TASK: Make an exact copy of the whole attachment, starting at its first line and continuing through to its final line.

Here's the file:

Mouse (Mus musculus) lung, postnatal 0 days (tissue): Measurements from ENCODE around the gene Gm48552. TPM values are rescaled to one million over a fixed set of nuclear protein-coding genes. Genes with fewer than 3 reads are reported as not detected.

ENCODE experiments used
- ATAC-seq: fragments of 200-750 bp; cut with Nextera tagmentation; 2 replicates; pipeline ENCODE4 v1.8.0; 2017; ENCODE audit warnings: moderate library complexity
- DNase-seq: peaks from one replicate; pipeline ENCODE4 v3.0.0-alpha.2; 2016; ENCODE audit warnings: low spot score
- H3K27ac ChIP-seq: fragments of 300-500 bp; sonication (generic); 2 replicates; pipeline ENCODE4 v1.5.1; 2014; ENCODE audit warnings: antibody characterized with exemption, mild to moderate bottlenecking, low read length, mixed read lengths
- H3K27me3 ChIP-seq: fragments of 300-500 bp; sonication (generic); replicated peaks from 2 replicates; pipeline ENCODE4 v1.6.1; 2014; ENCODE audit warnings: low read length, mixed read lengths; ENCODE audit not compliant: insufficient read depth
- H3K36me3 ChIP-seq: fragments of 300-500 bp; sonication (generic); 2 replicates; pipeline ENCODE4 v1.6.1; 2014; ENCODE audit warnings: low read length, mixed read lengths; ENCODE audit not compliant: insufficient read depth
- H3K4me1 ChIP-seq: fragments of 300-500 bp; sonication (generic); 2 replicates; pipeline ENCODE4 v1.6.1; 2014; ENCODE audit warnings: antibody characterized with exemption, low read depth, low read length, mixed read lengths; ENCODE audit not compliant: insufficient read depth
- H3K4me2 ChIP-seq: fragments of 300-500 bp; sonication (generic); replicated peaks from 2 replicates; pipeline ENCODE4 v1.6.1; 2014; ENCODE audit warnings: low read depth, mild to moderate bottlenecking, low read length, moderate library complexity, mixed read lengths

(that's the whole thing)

Mouse (Mus musculus) lung, postnatal 0 days (tissue): Measurements from ENCODE around the gene Gm48552. TPM values are rescaled to one million over a fixed set of nuclear protein-coding genes. Genes with fewer than 3 reads are reported as not detected.

ENCODE experiments used
- ATAC-seq: fragments of 200-750 bp; cut with Nextera tagmentation; 2 replicates; pipeline ENCODE4 v1.8.0; 2017; ENCODE audit warnings: moderate library complexity
- DNase-seq: peaks from one replicate; pipeline ENCODE4 v3.0.0-alpha.2; 2016; ENCODE audit warnings: low spot score
- H3K27ac ChIP-seq: fragments of 300-500 bp; sonication (generic); 2 replicates; pipeline ENCODE4 v1.5.1; 2014; ENCODE audit warnings: antibody characterized with exemption, mild to moderate bottlenecking, low read length, mixed read lengths
- H3K27me3 ChIP-seq: fragments of 300-500 bp; sonication (generic); replicated peaks from 2 replicates; pipeline ENCODE4 v1.6.1; 2014; ENCODE audit warnings: low read length, mixed read lengths; ENCODE audit not compliant: insufficient read depth
- H3K36me3 ChIP-seq: fragments of 300-500 bp; sonication (generic); 2 replicates; pipeline ENCODE4 v1.6.1; 2014; ENCODE audit warnings: low read length, mixed read lengths; ENCODE audit not compliant: insufficient read depth
- H3K4me1 ChIP-seq: fragments of 300-500 bp; sonication (generic); 2 replicates; pipeline ENCODE4 v1.6.1; 2014; ENCODE audit warnings: antibody characterized with exemption, low read depth, low read length, mixed read lengths; ENCODE audit not compliant: insufficient read depth
- H3K4me2 ChIP-seq: fragments of 300-500 bp; sonication (generic); replicated peaks from 2 replicates; pipeline ENCODE4 v1.6.1; 2014; ENCODE audit warnings: low read depth, mild to moderate bottlenecking, low read length, moderate library complexity, mixed read lengths